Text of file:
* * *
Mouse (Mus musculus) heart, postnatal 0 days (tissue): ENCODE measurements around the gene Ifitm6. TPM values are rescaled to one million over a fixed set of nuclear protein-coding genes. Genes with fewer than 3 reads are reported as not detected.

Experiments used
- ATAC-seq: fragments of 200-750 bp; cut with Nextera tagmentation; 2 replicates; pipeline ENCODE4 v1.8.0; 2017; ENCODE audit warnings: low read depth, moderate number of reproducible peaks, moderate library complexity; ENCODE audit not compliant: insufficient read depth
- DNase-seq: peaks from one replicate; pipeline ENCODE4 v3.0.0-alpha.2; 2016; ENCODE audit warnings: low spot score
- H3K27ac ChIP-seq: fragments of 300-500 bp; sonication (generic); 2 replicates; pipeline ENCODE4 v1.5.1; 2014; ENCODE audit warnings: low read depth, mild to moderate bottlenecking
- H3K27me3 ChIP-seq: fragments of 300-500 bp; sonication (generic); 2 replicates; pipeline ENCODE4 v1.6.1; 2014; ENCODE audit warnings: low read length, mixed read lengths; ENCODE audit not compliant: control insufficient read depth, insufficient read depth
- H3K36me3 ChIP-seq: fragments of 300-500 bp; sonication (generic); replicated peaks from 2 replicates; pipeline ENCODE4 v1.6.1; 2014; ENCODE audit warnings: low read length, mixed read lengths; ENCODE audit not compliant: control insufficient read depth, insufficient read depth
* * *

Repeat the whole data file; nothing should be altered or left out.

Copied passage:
Mouse (Mus musculus) heart, postnatal 0 days (tissue): ENCODE measurements around the gene Ifitm6. TPM values are rescaled to one million over a fixed set of nuclear protein-coding genes. Genes with fewer than 3 reads are reported as not detected.

Experiments used
- ATAC-seq: fragments of 200-750 bp; cut with Nextera tagmentation; 2 replicates; pipeline ENCODE4 v1.8.0; 2017; ENCODE audit warnings: low read depth, moderate number of reproducible peaks, moderate library complexity; ENCODE audit not compliant: insufficient read depth
- DNase-seq: peaks from one replicate; pipeline ENCODE4 v3.0.0-alpha.2; 2016; ENCODE audit warnings: low spot score
- H3K27ac ChIP-seq: fragments of 300-500 bp; sonication (generic); 2 replicates; pipeline ENCODE4 v1.5.1; 2014; ENCODE audit warnings: low read depth, mild to moderate bottlenecking
- H3K27me3 ChIP-seq: fragments of 300-500 bp; sonication (generic); 2 replicates; pipeline ENCODE4 v1.6.1; 2014; ENCODE audit warnings: low read length, mixed read lengths; ENCODE audit not compliant: control insufficient read depth, insufficient read depth
- H3K36me3 ChIP-seq: fragments of 300-500 bp; sonication (generic); replicated peaks from 2 replicates; pipeline ENCODE4 v1.6.1; 2014; ENCODE audit warnings: low read length, mixed read lengths; ENCODE audit not compliant: control insufficient read depth, insufficient read depth